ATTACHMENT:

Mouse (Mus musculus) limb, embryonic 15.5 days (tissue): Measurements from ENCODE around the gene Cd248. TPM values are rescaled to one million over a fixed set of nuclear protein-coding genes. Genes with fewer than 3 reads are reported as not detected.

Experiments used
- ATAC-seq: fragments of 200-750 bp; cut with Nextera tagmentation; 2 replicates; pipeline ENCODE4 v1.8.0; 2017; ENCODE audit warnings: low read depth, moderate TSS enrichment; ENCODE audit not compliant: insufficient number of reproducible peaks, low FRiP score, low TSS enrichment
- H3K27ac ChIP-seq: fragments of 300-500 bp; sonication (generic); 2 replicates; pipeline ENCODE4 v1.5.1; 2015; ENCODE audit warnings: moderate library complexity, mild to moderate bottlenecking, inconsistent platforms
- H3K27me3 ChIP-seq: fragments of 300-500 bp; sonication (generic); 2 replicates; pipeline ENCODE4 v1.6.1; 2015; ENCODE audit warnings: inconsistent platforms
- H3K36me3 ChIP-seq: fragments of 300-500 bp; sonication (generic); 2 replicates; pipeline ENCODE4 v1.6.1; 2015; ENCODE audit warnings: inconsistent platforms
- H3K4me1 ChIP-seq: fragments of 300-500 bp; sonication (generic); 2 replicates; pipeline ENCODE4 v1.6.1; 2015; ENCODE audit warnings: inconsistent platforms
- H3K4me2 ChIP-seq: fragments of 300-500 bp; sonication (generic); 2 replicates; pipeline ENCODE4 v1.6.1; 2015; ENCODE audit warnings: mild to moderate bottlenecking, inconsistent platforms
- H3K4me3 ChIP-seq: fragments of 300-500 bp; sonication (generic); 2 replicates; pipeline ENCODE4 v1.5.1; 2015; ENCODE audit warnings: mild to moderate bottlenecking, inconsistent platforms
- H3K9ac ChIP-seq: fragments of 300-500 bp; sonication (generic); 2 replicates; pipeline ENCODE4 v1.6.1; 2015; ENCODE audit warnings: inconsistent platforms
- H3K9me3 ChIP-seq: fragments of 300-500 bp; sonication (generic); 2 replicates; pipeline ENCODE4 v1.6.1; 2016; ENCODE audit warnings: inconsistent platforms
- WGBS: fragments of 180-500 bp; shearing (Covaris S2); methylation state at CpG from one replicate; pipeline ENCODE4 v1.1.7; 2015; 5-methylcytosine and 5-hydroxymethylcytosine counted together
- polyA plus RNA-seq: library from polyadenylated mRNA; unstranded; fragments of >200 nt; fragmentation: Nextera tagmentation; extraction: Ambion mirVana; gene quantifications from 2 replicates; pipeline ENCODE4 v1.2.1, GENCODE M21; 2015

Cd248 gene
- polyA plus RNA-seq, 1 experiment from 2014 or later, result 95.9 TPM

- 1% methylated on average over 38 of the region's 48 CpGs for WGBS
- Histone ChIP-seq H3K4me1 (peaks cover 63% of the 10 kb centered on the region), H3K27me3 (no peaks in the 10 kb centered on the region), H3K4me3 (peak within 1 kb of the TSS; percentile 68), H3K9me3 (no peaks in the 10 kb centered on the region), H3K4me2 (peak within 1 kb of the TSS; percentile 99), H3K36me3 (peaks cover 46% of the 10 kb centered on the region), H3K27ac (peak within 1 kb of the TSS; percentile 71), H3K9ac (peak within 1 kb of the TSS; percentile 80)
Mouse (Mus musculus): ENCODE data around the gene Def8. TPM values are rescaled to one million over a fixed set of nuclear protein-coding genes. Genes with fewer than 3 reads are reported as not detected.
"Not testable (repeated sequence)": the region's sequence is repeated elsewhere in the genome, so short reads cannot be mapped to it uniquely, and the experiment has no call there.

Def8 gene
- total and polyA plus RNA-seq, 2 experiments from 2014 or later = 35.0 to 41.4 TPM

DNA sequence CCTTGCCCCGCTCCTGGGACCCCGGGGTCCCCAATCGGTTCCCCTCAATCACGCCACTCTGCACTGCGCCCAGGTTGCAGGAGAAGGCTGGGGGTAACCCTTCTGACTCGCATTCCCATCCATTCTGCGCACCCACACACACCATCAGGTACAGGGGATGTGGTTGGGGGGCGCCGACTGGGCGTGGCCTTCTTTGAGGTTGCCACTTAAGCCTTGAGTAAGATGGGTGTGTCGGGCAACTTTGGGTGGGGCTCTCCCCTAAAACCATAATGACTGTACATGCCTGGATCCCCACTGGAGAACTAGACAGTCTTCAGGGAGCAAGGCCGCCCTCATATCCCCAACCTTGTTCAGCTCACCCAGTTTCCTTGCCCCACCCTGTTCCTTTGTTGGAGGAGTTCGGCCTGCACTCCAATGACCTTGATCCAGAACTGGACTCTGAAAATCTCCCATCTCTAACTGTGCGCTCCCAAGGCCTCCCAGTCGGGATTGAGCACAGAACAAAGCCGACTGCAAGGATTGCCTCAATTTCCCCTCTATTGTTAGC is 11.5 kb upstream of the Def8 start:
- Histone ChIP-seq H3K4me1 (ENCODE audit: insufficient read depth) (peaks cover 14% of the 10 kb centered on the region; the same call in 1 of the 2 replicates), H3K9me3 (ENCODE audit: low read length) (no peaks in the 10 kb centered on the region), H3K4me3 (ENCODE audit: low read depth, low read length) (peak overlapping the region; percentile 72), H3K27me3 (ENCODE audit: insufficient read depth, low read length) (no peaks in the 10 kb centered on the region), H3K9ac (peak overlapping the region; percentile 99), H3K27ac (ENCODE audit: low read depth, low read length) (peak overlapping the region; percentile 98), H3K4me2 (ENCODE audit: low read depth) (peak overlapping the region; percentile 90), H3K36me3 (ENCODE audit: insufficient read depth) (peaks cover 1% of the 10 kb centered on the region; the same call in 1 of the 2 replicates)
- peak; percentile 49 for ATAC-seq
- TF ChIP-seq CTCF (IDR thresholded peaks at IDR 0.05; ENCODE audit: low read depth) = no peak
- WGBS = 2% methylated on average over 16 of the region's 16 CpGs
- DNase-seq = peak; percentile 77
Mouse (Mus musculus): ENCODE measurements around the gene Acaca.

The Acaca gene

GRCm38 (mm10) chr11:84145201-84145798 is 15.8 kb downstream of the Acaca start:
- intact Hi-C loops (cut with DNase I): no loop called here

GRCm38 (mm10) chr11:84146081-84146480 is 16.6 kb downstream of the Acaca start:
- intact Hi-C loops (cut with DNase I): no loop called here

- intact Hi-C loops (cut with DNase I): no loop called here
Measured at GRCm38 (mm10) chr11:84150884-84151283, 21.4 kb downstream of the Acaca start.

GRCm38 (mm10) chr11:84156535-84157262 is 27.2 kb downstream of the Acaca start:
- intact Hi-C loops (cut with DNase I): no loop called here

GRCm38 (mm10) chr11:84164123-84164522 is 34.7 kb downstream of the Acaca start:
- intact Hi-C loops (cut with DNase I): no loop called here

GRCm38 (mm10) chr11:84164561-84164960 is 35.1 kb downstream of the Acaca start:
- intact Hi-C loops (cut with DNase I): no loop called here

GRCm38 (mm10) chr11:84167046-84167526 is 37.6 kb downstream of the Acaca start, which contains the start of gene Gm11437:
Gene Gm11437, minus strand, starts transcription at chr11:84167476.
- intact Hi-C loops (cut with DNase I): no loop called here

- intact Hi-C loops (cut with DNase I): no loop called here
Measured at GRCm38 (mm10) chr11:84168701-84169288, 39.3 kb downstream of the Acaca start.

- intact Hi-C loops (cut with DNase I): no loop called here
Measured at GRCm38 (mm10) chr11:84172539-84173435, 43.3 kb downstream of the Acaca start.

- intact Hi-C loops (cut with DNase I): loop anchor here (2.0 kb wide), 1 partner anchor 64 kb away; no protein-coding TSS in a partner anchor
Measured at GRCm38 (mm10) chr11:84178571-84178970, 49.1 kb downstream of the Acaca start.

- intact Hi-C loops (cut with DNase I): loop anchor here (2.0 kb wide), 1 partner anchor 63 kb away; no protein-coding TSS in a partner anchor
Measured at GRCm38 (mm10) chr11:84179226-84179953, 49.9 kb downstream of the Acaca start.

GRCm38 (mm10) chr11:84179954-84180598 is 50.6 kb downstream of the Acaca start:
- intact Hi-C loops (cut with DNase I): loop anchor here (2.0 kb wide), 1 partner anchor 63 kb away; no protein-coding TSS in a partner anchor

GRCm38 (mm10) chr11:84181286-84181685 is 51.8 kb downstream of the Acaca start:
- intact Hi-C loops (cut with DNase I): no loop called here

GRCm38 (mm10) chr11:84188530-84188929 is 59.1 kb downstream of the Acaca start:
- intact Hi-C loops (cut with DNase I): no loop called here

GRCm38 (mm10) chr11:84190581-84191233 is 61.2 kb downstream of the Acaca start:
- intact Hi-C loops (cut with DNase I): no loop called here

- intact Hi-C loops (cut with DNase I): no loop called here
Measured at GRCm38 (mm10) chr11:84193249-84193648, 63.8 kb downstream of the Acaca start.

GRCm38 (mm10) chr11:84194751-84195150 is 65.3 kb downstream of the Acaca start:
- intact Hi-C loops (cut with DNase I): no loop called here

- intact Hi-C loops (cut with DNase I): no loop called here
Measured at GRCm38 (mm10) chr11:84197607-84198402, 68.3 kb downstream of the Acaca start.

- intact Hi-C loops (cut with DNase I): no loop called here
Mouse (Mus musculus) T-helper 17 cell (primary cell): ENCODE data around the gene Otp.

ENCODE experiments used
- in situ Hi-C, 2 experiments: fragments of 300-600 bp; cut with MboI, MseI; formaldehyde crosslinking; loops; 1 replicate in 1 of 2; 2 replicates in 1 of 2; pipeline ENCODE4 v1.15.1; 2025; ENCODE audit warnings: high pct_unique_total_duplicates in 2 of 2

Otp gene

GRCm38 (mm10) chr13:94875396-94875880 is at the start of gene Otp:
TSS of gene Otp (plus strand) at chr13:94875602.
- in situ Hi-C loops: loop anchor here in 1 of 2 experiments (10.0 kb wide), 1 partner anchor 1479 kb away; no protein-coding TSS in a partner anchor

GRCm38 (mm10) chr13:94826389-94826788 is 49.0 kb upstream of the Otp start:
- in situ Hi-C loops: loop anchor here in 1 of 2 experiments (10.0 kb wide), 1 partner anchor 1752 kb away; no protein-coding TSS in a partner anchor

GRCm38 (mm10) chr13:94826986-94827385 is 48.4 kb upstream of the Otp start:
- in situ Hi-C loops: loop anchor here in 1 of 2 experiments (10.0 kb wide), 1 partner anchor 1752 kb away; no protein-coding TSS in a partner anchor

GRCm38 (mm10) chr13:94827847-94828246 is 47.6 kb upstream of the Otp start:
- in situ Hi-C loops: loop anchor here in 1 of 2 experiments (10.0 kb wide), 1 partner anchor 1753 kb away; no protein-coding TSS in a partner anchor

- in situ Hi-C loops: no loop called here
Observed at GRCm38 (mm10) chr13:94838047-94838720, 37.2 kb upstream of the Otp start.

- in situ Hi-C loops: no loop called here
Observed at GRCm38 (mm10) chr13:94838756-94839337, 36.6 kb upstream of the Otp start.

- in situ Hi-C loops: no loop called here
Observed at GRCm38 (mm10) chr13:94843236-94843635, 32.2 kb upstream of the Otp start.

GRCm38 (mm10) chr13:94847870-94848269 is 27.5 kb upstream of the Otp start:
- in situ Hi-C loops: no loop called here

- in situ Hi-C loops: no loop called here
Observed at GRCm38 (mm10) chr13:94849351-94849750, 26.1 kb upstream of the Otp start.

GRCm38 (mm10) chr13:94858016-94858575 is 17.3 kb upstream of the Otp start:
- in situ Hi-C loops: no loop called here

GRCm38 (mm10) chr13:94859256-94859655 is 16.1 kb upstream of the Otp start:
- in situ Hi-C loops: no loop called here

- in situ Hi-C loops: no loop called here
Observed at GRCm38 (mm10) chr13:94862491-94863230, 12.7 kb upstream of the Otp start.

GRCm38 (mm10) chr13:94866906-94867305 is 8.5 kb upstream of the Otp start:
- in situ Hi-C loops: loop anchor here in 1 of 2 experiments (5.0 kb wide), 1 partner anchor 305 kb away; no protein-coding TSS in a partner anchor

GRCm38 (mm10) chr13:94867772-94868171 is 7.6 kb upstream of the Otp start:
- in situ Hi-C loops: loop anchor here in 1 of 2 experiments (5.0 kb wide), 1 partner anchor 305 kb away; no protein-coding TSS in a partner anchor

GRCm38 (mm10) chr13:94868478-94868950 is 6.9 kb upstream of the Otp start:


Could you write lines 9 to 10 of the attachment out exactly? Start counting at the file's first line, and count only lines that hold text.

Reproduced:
- H3K4me3 ChIP-seq: fragments of 300-500 bp; sonication (generic); 2 replicates; pipeline ENCODE4 v1.5.1; 2015; ENCODE audit warnings: mild to moderate bottlenecking, inconsistent platforms
- H3K9ac ChIP-seq: fragments of 300-500 bp; sonication (generic); 2 replicates; pipeline ENCODE4 v1.6.1; 2015; ENCODE audit warnings: inconsistent platforms